Monday, March 21, 2011

Shades of Milk and Honey by Mary Robinette Kowal

Jane Austen famously described her novels -- in a description subsequently often quoted to denigrate her work and that of other female writers, either overtly or through a backhanded head-pat -- as "The little bit (two inches wide) of ivory on which I work with so fine a brush as produces little effect after much labour." Mary Robinette Kowal's first novel, Shades of Milk and Honey, is deeply in that Austenian tradition, and will certainly garner a few head-pats of its own, from the clueless and the sensation-addicted. But writing a novel this quiet, this domestic and constrained and pure, in the early 21st century -- not to mention doing it in a genre as entirely built on external action and what teenage boys call "adventure" as fantasy -- is surely one of the most radical things that any writer could hope to do, a perfectly shaped and wielded knitting needle thrust, with all the best taste and tact possible, right into the Achilles heel of the genre.

Milk and Honey is, in nearly all ways, a novel Jane Austen could have written. The ending does pull back somewhat more than Austen typically did, irising out to give a quick vision of the future after this story ends. And the world depicted in Milk and Honey is more fantastical than the one Austen knew -- the manipulation of glamour, folds of reality that can create illusions fooling many senses, has been added to the catalog of feminine, decorative virtues, and are even attempted by a few men engaged professionally in the work. Glamour is thus like cooking: if a man does it, it's impressive and entertaining. When a woman does it -- and she likely does it every day, if she does it at all -- it's only what's expected of her, and sufficient to show that she has the required virtues.

Milk and Honey is an alternate-world version of Sense and Sensibilty: sensible older sister Jane Ellsworth is the plain one, highly gifted in the manipulation of glamour and deeply intelligent, but outshined in beauty by her more frivolous decade-younger sister Melody. And, of course, their father has no sons, leaving his estate -- which is comfortable but not palatial -- entailed over to a distant relative on his death. Jane is our heroine and center, as she must be, and Milk and Honey follows her journey from the verge of spinster-dom to a much happier life. The novel takes place in that small, constrained, very Austenian world of rare balls, daily visits (or chances for visits) and walks across the countryside, with the same few people coming across each other again and again over the course of a few months. There's the mildly tedious local grande dame, her favored and dashing nephew, the local lord who may become someone's suitor and his younger, protected sister, who may become someone's friend. And then there's the great glamourist from London, down in the country as a tutor and to assemble a magnificent room-sized environment for the grande dame.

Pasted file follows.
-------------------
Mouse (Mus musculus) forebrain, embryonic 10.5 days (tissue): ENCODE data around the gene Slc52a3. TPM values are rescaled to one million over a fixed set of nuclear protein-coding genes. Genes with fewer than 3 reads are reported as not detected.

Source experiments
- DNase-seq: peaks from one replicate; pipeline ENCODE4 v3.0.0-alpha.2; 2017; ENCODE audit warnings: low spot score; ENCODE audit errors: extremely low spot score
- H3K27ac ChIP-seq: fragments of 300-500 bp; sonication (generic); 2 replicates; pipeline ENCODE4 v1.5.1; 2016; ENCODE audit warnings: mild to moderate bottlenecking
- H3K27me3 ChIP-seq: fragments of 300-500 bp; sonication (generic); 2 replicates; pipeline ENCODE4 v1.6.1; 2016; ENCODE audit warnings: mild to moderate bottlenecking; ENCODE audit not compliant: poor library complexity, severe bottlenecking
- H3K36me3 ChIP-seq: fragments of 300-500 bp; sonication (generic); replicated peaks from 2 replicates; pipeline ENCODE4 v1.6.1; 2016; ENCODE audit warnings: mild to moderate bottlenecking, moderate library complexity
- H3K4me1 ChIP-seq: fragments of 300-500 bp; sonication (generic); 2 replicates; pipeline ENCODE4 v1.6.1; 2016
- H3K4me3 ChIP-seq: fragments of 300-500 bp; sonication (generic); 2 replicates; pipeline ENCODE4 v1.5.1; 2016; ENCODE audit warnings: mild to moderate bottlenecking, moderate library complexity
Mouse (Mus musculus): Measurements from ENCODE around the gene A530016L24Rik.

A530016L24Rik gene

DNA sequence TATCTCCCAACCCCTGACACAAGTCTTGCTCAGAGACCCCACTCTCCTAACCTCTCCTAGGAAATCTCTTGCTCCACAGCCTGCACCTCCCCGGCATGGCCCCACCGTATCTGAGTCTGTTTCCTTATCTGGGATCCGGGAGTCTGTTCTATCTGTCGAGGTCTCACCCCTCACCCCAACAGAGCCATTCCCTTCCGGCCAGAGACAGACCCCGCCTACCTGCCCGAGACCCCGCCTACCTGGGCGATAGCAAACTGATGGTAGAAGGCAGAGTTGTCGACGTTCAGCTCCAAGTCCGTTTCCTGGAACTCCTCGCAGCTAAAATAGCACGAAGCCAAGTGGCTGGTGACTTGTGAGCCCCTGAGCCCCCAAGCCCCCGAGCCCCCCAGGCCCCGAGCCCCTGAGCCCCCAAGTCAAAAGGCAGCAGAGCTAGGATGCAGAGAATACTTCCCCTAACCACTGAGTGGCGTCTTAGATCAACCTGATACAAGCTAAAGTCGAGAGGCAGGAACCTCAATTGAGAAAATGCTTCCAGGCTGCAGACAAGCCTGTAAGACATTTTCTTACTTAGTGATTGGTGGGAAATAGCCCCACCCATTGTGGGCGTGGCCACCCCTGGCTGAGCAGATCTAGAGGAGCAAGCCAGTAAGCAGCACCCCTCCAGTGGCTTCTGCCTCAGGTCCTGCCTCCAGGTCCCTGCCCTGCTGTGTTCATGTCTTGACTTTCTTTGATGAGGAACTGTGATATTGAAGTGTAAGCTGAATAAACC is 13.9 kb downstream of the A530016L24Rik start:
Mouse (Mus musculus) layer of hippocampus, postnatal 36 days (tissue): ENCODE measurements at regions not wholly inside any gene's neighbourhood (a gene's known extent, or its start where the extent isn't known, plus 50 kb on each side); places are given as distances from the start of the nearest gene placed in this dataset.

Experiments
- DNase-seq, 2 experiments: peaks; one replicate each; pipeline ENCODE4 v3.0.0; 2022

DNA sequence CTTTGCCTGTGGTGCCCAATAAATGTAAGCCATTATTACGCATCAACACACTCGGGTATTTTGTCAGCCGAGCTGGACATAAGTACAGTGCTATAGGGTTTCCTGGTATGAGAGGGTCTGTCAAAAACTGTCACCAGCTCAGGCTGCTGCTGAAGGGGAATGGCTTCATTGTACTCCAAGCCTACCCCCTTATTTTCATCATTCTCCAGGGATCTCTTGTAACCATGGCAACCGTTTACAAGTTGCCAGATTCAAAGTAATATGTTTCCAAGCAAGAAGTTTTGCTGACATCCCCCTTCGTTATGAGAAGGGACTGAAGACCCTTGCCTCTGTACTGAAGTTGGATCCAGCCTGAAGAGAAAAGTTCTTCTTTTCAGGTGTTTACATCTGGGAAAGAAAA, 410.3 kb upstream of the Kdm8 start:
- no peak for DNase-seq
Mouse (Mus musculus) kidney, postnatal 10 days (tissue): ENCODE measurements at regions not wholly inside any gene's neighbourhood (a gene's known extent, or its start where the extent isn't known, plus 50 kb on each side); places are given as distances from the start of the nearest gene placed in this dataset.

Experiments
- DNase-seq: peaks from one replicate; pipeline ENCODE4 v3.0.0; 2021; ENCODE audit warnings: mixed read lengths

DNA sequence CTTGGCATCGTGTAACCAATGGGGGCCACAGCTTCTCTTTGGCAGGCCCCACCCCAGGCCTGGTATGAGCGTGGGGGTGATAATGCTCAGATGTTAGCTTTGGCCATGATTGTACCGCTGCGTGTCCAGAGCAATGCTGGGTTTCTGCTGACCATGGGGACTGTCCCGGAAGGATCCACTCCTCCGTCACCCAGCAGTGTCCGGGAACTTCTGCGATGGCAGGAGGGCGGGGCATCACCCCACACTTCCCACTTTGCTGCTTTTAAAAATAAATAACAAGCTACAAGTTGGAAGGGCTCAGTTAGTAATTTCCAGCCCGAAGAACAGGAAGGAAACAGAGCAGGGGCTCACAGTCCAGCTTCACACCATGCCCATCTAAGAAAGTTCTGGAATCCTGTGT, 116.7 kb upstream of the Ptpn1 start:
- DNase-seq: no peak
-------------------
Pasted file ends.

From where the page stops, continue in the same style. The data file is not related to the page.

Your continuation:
This is a novel in the Jane Austen manner, so Jane Ellsworth will be smart and cutting and thoughtful and lovable along the way, until her perfect life finally comes into view. Kowal allows herself somewhat more action in the last fifth of the novel than Austen would have -- though that action is all entirely period-appropriate. Shades of Milk and Honey is unabashedly painted with a tiny brush on two inches of ivory -- a style that has never been much in fashion, in any literary precincts, and is the diametric opposite of the usual expectations for a fantasy novel. So that it was done at all is impressive, and that it was done this well is a cause for joy -- since Milk and Honey is a lovely, quiet idyll of a world that never was, and one of the vanishingly rare fantasy novels that is entirely about the happiness of a small clutch of people, needing nothing more.

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